Nationwide nuclear-power production declined for a second day after Public Service Enterprise Group Inc. shut the Hope Creek 1 reactor in New Jersey.
U.S. generation fell 1 percent to 90,936 megawatts, or 91 percent of capacity, the biggest drop since June 1, according to Nuclear Regulatory Commission data compiled by Bloomberg. Output was unchanged from last year with 11 of 104 reactors offline.
The 1,061-megawatt Hope Creek 1, about 18 miles (29 kilometers) south of Wilmington, Delaware, was manually shut yesterday after the loss of a water pump, according to the company. The unit operated at full power when the NRC took its daily survey of the nation’s reactors yesterday.
“Repairs are under way,” Joe Delmar, a Public Service spokesman based in Newark, New Jersey, said in an e-mail. “I can’t provide a return to service.”
The idled unit lowered U.S. Northeastern nuclear generation to 22,774 megawatts, 3.8 percent less than yesterday and the biggest decline since May 18. Power boosts at PPL Corp.’s Susquehanna site in Pennsylvania eased the area’s drop.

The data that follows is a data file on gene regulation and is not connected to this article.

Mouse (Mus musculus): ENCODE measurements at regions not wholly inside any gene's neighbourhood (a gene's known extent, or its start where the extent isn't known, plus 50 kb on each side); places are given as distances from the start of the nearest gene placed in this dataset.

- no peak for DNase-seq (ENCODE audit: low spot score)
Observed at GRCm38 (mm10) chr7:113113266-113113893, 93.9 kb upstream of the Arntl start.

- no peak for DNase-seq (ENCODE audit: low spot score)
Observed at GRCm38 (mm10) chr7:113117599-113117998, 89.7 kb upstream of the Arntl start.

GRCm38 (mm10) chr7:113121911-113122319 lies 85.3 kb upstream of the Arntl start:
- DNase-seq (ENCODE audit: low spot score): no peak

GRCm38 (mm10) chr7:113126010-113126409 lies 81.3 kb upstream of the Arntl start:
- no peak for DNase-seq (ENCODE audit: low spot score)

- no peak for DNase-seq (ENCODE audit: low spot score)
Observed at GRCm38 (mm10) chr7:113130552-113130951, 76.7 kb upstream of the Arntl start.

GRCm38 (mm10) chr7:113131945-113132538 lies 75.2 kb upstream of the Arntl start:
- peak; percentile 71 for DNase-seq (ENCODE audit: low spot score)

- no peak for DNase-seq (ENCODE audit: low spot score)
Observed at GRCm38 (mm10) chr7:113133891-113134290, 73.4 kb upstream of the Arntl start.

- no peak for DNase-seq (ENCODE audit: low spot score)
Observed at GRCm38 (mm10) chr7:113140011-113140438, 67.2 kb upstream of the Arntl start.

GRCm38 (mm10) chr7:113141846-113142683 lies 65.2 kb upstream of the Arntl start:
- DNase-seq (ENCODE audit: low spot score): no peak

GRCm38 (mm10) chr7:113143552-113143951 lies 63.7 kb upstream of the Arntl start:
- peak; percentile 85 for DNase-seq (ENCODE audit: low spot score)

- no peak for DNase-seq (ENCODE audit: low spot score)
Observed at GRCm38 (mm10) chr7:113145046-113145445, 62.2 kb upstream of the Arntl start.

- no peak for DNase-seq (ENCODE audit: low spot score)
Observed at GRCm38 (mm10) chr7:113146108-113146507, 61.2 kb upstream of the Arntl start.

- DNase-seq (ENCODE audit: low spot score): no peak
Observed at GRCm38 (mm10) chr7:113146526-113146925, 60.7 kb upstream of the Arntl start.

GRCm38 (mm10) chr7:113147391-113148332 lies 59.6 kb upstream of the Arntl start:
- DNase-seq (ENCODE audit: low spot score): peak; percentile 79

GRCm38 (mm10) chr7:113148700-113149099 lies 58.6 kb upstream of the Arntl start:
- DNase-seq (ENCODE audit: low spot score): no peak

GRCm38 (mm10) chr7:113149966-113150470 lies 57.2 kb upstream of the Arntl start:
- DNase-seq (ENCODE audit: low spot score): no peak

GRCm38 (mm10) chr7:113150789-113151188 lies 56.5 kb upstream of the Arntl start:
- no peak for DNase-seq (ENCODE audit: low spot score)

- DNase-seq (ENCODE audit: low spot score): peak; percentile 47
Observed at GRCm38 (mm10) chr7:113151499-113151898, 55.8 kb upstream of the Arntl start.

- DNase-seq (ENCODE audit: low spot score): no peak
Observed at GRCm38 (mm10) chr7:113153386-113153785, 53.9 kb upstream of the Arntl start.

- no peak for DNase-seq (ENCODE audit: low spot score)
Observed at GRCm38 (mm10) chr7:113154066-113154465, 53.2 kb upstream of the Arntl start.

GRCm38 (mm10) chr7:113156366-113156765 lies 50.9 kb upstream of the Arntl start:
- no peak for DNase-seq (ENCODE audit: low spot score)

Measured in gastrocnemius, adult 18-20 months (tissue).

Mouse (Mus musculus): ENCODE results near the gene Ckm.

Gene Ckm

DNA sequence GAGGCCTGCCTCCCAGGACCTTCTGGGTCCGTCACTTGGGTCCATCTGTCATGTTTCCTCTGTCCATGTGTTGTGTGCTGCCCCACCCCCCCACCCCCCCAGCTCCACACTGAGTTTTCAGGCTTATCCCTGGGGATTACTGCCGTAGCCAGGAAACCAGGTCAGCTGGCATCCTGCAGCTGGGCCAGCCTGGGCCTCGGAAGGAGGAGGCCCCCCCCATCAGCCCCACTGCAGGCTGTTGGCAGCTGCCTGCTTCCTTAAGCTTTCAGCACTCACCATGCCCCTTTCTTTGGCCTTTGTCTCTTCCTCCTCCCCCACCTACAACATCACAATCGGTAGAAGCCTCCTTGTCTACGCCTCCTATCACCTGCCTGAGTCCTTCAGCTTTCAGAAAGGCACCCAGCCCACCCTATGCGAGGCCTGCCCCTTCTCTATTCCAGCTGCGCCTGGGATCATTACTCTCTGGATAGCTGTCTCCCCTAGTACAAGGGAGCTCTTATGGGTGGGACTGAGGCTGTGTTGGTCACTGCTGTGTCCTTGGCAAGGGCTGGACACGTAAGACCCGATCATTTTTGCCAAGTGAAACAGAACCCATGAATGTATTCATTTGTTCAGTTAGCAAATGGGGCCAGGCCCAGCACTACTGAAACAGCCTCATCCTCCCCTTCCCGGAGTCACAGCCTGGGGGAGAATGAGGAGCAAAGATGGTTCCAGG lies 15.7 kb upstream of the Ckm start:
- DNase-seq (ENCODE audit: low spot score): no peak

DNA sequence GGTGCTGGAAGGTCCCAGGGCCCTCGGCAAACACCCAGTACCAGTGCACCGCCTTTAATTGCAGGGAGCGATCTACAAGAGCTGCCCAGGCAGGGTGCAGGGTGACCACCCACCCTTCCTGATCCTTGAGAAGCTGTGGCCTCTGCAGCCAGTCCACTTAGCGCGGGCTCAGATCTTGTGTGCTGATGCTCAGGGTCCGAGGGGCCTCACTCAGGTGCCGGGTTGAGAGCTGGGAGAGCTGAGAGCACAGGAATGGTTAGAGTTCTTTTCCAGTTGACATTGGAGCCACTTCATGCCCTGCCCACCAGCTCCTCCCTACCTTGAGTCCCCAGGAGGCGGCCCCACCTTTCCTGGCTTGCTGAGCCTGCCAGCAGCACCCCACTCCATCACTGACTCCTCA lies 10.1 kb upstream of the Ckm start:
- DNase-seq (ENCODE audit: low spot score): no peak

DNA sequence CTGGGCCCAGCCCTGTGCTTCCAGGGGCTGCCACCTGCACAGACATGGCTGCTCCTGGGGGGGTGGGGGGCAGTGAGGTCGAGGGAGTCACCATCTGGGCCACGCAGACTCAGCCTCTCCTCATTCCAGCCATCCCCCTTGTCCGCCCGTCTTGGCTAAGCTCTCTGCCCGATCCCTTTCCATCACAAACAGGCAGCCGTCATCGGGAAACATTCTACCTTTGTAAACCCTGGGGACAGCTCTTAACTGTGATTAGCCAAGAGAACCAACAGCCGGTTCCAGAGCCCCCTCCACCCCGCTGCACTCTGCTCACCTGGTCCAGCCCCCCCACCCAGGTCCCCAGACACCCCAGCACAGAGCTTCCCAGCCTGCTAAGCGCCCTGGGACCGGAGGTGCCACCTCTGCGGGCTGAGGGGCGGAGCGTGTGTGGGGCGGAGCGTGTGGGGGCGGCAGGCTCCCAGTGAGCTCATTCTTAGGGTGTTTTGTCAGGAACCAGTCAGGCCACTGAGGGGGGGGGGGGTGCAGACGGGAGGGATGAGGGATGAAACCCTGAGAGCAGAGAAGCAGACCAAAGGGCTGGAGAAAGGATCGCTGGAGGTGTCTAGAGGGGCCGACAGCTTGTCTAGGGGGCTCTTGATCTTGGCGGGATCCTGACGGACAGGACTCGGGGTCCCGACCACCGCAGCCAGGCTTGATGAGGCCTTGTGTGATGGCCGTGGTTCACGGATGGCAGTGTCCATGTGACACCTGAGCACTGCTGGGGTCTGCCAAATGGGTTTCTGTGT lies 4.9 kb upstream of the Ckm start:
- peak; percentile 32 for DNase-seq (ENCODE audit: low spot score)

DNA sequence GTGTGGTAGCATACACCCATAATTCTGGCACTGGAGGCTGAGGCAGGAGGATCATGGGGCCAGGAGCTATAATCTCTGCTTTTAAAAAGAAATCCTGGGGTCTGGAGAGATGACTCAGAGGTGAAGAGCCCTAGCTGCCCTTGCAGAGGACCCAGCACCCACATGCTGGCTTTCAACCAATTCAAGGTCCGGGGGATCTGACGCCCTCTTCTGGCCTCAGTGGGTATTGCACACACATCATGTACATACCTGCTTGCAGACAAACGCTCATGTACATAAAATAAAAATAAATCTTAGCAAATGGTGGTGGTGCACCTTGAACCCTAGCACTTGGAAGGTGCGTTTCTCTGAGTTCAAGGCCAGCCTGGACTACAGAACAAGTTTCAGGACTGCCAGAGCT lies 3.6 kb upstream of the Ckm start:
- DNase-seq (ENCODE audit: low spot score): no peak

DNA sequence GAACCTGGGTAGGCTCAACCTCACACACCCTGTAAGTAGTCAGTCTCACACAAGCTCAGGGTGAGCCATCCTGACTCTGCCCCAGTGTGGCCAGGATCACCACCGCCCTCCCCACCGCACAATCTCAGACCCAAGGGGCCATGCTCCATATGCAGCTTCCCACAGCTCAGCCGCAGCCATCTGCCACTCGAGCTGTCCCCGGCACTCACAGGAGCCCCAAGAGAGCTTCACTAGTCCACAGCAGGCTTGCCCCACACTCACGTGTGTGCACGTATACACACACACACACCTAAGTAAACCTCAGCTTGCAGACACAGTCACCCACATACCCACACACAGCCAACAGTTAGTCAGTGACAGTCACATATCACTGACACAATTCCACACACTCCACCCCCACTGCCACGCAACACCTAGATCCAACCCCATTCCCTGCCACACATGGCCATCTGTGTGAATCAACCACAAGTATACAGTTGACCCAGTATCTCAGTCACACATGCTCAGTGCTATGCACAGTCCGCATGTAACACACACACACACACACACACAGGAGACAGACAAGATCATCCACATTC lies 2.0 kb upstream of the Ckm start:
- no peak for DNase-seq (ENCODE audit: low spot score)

The 1,140-megawatt Susquehanna 2 reactor returned to full power for the first time since completing a refueling and maintenance outage that began in April. The unit operated at 97 percent of capacity yesterday.
PPL increased power to 13 percent of capacity at the 1,149-megawatt Susquehanna 1 plant from 1 percent yesterday. The unit is returning from turbine modification maintenance and testing. Susquehanna 1 and 2 are 50 miles northwest of Allentown, Pennsylvania.
Reactor maintenance shutdowns, usually undertaken in the U.S. spring or fall when energy use is lowest, may increase consumption of natural gas and coal to generate electricity. The average refueling down time was 46 days in 2012, according to the Nuclear Energy Institute.